Consider an RC car going off a jump. What angle is optimal to achieve the greatest distance? The height of each jump is the same. The angle of the jump and the related length of the jump changes. This is an experiment my son is doing for his 6th grade science fair.

The RC car used is a hobbyist RC car with a top speed of approximately 30 mph. It has shocks, and the tires are rubber with foam inside.

We've used a Netduino to control acceleration so that the each run is identical.

  1. The optimal angle for ballistic trajectory is 45 degrees. This is based on his research as he hasn't quite reached calculus yet. http://en.wikipedia.org/wiki/Range_of_a_projectile

  2. My understanding is that the Work to climb the inclined is identical for each jump. They are all the same height, and climbing them produces the same potential energy. Am I completely misunderstanding this?

  3. The tires do not slip.

  4. The car starts from 20 feet from the high end of the jump.

Given this information, would the 45 degrees be the optimal angle of the jump? We haven't completed the test runs yet, but initial tests show the 45 degree jump performs poorly.

We reduced the test speed such that the car does not scrape the bottom when it hits the ramp.

Other than the trajectory and the Work required to climb the jump, what aspects are we missing? Where is the energy going when it hits the 45 degree jump?

  • $\begingroup$ How long and high is the jump? Is it a small jump at the end of the track, or a large curved one? Like you say, a lot of the energy could be lost in the climb, but if it's a 12-inch jump after a 20-foot acceleration, then 45° is probably your best best. $\endgroup$ – krs013 Mar 12 '13 at 4:15
  • $\begingroup$ Also, if the jumps are higher than the plane your car will be landing on, 45° isn't necessarily optimal. You would have to calculate that more specifically. In any case, I wouldn't expect RC cars going off of jumps to go very far. $\endgroup$ – krs013 Mar 12 '13 at 4:23
  • $\begingroup$ The track is straight. The jumps are 12 inches high. The 45 degree jump is 17 inches long. I taught him some basic trig to calculate the length using the angle and the height to find the hypotenuse. The landing is back at ground level, so your point is valid. You'd be surprised how far these RC cars can jump. At full speed of approximately 30 mph, it can go quite far. However we had to drop the speed considerably to eliminate the car bottoming out on the 45 degree jump. $\endgroup$ – Robert Graves Mar 12 '13 at 11:41
  • $\begingroup$ After doing a bit of testing using a trajectory calculator which takes into account an initial height (had2know.com/academics/…), the optimal angle would be closer to 43 degrees. However this still doesn't account for the poor performance of the 45 degree angle jump. Next week we'll run the full tests and we'll post the results. $\endgroup$ – Robert Graves Mar 12 '13 at 12:11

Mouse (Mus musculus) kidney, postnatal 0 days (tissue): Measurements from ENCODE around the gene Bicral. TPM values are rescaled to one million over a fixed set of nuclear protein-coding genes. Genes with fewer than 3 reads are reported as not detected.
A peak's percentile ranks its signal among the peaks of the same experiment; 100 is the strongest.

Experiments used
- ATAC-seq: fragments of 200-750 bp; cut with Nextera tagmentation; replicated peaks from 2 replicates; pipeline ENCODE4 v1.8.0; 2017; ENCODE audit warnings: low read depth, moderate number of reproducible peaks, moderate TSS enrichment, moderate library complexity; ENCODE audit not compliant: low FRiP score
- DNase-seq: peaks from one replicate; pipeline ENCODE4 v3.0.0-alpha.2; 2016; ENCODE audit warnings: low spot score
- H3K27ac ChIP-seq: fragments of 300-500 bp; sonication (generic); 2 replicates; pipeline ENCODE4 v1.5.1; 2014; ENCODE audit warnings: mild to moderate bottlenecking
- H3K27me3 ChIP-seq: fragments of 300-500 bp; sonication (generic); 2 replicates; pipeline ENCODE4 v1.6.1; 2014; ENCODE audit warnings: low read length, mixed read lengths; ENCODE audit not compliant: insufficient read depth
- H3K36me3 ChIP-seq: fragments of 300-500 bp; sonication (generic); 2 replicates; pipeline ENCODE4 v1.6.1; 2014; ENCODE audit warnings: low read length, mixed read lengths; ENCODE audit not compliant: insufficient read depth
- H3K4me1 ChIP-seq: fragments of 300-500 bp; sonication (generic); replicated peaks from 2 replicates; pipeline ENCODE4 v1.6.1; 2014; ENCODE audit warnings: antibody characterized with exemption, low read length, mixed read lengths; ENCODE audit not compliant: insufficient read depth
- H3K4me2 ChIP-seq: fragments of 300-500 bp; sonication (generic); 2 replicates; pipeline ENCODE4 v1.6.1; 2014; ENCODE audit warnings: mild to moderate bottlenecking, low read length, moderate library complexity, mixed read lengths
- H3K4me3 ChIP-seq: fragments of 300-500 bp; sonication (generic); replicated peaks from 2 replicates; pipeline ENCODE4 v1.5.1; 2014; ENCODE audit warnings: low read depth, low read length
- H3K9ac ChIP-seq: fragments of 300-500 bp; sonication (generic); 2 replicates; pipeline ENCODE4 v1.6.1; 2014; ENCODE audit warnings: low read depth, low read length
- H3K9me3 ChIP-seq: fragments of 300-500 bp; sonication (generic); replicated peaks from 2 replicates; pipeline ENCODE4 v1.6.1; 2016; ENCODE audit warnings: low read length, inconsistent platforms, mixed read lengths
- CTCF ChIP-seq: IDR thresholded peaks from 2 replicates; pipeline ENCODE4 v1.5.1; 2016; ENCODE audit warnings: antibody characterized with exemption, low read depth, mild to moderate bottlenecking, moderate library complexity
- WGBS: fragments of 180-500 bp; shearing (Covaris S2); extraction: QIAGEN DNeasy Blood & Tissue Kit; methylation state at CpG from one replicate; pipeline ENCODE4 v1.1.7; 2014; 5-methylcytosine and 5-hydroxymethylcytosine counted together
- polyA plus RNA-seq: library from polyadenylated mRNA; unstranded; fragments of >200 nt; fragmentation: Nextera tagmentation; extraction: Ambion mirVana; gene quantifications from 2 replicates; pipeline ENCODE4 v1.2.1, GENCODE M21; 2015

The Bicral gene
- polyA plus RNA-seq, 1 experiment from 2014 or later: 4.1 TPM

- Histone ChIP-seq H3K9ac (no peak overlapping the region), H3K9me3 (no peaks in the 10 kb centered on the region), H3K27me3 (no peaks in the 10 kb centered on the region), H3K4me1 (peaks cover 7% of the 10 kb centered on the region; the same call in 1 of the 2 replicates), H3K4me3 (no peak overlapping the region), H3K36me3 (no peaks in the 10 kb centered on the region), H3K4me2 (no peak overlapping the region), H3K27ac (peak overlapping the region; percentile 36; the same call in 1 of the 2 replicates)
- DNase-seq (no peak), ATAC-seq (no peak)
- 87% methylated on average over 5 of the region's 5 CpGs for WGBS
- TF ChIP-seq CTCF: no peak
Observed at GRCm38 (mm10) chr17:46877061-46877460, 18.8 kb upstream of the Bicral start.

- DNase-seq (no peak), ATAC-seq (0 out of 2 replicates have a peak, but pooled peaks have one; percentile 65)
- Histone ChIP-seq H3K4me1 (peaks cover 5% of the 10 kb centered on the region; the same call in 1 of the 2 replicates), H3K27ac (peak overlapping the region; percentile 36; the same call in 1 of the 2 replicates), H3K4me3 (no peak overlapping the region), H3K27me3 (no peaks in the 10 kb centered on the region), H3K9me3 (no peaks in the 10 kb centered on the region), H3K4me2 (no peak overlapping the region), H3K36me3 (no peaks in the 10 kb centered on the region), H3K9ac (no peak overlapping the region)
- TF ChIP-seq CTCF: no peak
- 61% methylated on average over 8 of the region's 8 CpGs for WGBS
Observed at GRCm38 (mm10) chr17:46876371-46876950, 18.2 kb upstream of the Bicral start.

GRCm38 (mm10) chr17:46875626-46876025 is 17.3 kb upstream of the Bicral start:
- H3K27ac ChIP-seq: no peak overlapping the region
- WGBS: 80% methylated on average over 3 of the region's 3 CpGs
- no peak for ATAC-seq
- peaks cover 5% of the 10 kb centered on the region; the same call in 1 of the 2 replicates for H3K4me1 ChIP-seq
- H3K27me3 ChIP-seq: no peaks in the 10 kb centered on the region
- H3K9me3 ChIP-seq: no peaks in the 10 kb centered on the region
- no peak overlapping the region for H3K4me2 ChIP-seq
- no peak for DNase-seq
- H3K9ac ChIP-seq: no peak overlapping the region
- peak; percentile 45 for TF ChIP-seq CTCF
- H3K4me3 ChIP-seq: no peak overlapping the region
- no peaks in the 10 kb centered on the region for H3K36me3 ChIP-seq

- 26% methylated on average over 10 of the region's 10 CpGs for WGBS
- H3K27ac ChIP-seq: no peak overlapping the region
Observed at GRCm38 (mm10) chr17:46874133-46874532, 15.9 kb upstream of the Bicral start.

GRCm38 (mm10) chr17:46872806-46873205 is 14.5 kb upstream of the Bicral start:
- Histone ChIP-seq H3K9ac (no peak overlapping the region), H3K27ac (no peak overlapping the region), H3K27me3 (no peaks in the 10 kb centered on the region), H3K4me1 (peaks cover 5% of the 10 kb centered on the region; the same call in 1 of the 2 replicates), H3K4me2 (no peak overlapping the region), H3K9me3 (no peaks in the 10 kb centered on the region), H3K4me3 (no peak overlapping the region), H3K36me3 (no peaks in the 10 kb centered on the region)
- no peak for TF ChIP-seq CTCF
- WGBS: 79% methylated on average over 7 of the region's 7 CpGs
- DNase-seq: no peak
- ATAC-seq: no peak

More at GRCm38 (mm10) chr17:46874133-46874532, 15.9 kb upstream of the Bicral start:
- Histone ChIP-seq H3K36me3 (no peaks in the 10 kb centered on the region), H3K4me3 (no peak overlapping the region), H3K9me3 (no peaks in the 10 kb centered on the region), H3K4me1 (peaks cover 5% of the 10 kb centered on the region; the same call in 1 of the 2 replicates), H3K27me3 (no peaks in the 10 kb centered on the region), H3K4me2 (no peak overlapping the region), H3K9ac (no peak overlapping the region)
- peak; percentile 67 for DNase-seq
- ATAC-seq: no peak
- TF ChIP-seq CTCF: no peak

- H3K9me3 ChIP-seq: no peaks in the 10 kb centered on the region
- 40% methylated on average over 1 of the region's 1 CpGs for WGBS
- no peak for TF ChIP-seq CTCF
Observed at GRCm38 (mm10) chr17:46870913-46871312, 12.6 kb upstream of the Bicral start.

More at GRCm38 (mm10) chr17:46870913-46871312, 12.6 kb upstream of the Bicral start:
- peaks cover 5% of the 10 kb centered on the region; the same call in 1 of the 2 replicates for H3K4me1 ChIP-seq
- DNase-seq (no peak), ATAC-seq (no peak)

• 1
    $\begingroup$ Something else to consider is the mass distribution, though that might be alright in the case of hobbyist RC cars. @ja72 also touches on an important point: the transition from a flat to an inclined plane should be smooth for minimal energy loss and optimal control (reproducibility). $\endgroup$ – Wouter Mar 12 '13 at 22:55

If you are limiting the takeoff speed to prevent it bottoming out, then I suggest you lower the ramp. $45^\circ$ gives optimal range for a given takeoff speed (ignoring friction), but only if you don't care what the vertical component of the velocity is on landing.

At $30\: \mathrm{mph}$, with a $45^\circ$ jump, you say it doesn't bottom out. The vertical component of the velocity on landing has approximately the same magnitude as on take off (air resistance losses), which would be $30 \; \cos(45^\circ)$ = about $26\: \mathrm{mph}$.

To maximise the range, then, we need to keep this vertical component ($v_y = 26\: \mathrm{mph}$), whilst letting the overall speed ($v$) increase to $45\: \mathrm{mph}$.

$v^2 = v_x^2 + v_y^2$

$v_x^2 = v^2 - v_y^2 = 45^2 - 26^2 = 1349$

$v_x = \sqrt{1349} = 36.7 \mathrm{mph} $

So we can calculate the angle from the $x$ and $y$ components of the velocity:

$\tan(\theta) = v_y / v_x = 26 / 36.7 = 0.71$

$\theta = \arctan(\theta) = \arctan(0.71) = 35^{\circ}$

So based on that information, try $35^\circ$, with a speed at the ramp of $45\: \mathrm{mph}$.


Your Answer

By clicking “Post Your Answer”, you agree to our terms of service, privacy policy and cookie policy

Not the answer you're looking for? Browse other questions tagged or ask your own question.